Took all the strength I had not to turn the bitch ghost

Pull my knife, flick my wrist, and slit her throat

Leave her bleedin’ from her jugular in the arms of her partner”

Elonis was arrested and convicted federally under 18 U. S. C. §875 (c) which criminalizes the transmission of threats in interstate commerce. He was sentenced to 44 months in federal prison.

Elonis appealed and argued that “true threats” require a subjective intent to threaten. He stated that all his social media posts were in fact, harmless rap lyrics and were protected speech under the 1st Amendment. The U.S. Court of Appeals for the Third Circuit affirmed Elonis’ conviction and Elonis then appealed to the U. S. Supreme Court.

The Supreme Court reversed the conviction, not First Amendment grounds but over a faulty jury instruction which was one other point on which Elonis based his appeal. The Court did not address the 1st Amendment question in this case. In a later appellate court hearing the conviction was reinstated after that court concluded beyond a reasonable doubt that Elonis would have been convicted if the jury had been properly instructed at trial. There were no further appeals and Elonis served his sentence.

Notably, the Supreme Court did not answer the legal question regarding what level of proof would be required to determine if a statement is a true threat. In a separate concurring opinion, Supreme Court Justice Alito did attempt to address the 1st Amendment issue. He wrote, “lyrics in songs that are performed for an audience or sold in the recorded form are unlikely to be interpreted as a real threat to a real person…. Statements on social media that are pointedly directed at their victims, by contrast, are much more likely to be taken seriously.”

Absent clear case law, lower courts have differing interpretations on whether the 1st Amendment requires specific proof of a person’s intent to threaten or whether a reasonable person standard is sufficient.

A new case – a new chance to clarify the issue.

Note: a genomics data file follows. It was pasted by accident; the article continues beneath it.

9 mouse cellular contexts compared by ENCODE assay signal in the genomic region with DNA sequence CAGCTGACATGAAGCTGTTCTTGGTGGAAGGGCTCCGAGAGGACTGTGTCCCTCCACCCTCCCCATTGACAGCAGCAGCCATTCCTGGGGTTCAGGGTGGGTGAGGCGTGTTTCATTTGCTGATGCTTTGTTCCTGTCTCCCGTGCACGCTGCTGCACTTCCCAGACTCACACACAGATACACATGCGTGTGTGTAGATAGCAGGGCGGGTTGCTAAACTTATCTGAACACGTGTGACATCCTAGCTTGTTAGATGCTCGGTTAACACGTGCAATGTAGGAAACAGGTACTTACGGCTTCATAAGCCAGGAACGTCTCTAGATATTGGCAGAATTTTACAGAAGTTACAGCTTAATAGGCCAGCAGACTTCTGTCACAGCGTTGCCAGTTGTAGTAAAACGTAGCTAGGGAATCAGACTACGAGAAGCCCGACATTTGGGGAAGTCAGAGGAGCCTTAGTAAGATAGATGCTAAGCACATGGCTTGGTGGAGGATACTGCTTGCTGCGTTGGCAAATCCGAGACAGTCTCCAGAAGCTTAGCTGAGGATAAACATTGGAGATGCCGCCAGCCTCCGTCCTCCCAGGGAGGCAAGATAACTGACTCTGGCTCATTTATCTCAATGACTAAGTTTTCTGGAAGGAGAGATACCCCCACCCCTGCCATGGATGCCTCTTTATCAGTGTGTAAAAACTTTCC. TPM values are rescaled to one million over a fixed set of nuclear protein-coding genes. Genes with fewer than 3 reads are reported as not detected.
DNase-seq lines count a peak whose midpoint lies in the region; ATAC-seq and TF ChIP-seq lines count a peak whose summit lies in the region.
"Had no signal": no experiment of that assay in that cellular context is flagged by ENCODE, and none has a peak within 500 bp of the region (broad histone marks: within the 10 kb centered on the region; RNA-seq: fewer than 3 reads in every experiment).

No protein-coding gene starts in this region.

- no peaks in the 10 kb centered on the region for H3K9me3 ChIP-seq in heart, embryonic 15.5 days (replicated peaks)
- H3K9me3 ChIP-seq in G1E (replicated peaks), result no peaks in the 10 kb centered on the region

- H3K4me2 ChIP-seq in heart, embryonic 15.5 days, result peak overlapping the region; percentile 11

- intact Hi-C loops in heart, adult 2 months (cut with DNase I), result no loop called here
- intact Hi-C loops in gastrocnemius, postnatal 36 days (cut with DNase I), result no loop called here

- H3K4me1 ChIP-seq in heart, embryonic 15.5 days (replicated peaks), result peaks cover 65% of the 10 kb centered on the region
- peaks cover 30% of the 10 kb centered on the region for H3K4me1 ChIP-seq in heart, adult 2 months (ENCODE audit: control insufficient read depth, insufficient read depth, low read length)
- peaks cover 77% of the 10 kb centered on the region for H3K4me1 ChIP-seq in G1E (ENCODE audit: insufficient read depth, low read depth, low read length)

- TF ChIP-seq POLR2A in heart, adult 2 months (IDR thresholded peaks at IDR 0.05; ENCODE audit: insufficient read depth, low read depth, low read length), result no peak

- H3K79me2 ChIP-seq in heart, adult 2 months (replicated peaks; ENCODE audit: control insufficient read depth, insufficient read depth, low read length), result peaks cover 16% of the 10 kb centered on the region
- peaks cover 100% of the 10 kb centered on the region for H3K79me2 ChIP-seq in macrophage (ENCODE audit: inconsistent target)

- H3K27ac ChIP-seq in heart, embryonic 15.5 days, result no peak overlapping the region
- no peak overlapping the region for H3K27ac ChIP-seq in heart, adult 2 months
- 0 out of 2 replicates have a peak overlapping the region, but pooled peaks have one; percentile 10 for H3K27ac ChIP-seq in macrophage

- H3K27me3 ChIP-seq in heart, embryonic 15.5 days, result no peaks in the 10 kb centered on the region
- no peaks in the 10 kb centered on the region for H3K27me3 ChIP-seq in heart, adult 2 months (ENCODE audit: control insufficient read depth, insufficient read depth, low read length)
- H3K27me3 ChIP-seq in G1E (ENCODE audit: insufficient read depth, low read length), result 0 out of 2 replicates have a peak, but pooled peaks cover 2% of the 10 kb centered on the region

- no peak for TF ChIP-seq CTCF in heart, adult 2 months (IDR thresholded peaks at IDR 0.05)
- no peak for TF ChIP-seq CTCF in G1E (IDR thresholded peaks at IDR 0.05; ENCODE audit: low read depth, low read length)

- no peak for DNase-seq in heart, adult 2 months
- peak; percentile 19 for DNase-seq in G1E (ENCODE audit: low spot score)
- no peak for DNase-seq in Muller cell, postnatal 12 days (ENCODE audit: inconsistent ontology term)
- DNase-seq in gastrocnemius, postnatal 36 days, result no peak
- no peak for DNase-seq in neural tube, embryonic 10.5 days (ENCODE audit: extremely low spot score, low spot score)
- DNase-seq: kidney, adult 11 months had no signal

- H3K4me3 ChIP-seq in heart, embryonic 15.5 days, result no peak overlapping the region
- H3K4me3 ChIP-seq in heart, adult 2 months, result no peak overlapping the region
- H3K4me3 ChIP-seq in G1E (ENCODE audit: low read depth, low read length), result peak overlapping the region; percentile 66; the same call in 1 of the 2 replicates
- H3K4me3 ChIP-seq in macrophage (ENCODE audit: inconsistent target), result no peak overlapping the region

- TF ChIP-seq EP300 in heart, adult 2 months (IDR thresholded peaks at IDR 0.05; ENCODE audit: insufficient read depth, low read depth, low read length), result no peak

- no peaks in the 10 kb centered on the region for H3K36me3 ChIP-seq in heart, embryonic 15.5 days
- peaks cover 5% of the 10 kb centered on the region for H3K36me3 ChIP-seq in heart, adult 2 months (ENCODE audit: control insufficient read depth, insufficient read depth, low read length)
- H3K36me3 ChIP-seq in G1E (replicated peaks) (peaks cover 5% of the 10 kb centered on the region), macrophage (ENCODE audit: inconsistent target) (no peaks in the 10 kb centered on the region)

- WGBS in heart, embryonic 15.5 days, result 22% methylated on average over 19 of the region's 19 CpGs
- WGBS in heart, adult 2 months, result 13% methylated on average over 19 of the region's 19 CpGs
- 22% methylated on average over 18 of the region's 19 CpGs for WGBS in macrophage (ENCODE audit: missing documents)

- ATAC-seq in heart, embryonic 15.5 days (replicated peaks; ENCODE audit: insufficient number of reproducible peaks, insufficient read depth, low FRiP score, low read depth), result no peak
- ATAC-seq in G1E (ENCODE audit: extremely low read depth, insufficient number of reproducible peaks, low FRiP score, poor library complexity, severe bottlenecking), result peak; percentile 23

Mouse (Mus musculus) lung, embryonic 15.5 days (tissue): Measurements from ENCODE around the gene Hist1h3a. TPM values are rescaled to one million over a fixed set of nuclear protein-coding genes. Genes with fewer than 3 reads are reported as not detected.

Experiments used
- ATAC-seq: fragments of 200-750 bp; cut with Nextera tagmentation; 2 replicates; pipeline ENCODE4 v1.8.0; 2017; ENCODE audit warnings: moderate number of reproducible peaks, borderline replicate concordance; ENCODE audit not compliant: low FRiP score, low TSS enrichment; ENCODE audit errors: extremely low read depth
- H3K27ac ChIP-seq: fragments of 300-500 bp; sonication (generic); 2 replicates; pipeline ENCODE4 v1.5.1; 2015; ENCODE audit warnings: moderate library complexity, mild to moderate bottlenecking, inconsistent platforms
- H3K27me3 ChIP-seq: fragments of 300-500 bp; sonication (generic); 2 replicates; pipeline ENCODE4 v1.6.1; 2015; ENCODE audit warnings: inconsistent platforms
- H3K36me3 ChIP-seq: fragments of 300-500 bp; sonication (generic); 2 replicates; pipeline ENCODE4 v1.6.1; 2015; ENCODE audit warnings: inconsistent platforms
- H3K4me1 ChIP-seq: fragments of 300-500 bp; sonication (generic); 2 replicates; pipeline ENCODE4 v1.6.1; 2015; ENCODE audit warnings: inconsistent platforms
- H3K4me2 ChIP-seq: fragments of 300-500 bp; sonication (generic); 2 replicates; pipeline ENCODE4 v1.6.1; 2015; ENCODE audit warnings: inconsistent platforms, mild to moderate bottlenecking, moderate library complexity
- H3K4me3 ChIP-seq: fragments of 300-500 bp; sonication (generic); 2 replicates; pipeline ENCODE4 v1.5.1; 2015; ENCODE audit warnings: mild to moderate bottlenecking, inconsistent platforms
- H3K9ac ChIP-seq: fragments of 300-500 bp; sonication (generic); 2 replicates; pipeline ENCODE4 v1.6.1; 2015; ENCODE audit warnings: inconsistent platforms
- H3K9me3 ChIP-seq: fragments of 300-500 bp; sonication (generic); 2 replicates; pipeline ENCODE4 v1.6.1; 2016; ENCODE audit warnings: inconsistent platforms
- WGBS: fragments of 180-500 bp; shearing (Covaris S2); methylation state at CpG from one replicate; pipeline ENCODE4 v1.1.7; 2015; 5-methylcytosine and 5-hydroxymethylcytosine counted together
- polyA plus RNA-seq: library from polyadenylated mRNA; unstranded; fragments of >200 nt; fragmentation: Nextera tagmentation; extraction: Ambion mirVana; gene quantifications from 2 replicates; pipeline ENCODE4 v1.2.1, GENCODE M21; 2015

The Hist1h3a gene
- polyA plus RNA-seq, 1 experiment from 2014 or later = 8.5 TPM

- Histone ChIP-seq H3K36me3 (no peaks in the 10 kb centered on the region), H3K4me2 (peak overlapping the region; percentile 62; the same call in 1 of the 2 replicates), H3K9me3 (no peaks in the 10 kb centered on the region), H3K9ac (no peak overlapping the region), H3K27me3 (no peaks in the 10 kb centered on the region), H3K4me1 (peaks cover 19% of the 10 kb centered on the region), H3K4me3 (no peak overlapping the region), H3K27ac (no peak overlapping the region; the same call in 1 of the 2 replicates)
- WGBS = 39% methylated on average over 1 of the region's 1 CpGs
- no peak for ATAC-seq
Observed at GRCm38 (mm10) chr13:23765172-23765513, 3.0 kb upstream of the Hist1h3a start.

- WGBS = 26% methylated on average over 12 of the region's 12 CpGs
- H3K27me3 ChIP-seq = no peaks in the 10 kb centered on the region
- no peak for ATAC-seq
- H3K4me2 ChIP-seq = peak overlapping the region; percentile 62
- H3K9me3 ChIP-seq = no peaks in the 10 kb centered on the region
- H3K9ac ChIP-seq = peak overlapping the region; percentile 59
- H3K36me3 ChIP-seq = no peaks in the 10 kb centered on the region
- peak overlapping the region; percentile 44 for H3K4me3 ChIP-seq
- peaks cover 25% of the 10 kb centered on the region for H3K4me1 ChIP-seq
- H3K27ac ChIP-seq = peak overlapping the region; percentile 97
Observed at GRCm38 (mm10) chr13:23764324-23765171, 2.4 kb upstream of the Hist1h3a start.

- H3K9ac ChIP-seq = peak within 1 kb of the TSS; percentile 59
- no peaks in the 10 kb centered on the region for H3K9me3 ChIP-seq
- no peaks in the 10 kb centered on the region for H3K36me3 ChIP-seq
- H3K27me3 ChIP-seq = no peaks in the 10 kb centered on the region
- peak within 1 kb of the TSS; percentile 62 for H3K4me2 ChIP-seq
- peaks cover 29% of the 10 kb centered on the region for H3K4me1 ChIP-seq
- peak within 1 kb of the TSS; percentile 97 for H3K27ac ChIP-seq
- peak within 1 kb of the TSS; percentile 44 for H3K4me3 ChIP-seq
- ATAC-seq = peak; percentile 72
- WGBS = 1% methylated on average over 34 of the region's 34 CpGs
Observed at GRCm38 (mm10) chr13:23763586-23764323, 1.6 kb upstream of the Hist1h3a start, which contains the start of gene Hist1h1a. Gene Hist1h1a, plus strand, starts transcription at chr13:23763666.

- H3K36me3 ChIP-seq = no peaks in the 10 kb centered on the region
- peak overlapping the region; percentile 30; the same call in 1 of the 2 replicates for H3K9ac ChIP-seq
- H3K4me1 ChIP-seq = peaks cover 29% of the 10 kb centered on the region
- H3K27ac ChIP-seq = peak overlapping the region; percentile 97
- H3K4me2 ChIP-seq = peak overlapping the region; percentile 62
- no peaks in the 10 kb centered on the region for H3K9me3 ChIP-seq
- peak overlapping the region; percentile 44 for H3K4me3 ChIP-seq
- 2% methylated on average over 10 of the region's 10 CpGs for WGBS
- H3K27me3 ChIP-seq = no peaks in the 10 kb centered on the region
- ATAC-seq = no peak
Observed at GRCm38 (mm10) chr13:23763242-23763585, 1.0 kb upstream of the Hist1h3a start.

The Supreme Court recently agreed to hear another “true threat” case. Billy Counterman is seeking to overturn his conviction for sending threatening and abusive Facebook messages to another individual.

The appeal argues that the conviction is invalid because the jury was not required to make any finding about whether Counterman intended his comments to be genuine threats. His attorney argues that if such messages are not true threats, they are deemed protected speech under the Constitution’s First Amendment. Counterman v. Colorado Docket # 22-138. This case gives the Supreme Court another opportunity to definitively articulate a legal standard for what constitutes a “true threat.” We will monitor this case and report the outcome.

Lacking clear legal guidance on this matter we recommend the following:

Recommendations for Threat Managers Regarding Free Speech Threat Issues:

  • Collect and memorialize any evidence that tends to prove a person of concern who transmitted a threatening message did so for the purpose of issuing a threat or with the knowledge that the communication will be viewed as a threat.
  • If the subject alleges he intended only sarcasm or humor, look for evidence that contradicts this allegation such as collateral comments to witnesses.
  • Any evidence that counters a defense that threats were just “artistic expression” may be helpful.
  • · If an admonishment or warning was given, document it as well as the subject’s responses, demeanor, and behavior.
  • Courts will look at the time, place, manner of expression, and organizational and individual impact of the threat.
  • Context is important and should be considered and documented in assessments.

How do we create a culture of collaboration between first-line supervisors and managers, Human Resources, Security, and our Threat Management Teams?

It is one thing to have written policy or plan to address workplace violence, but have we trained and empowered first line supervisors and managers to implement these plans?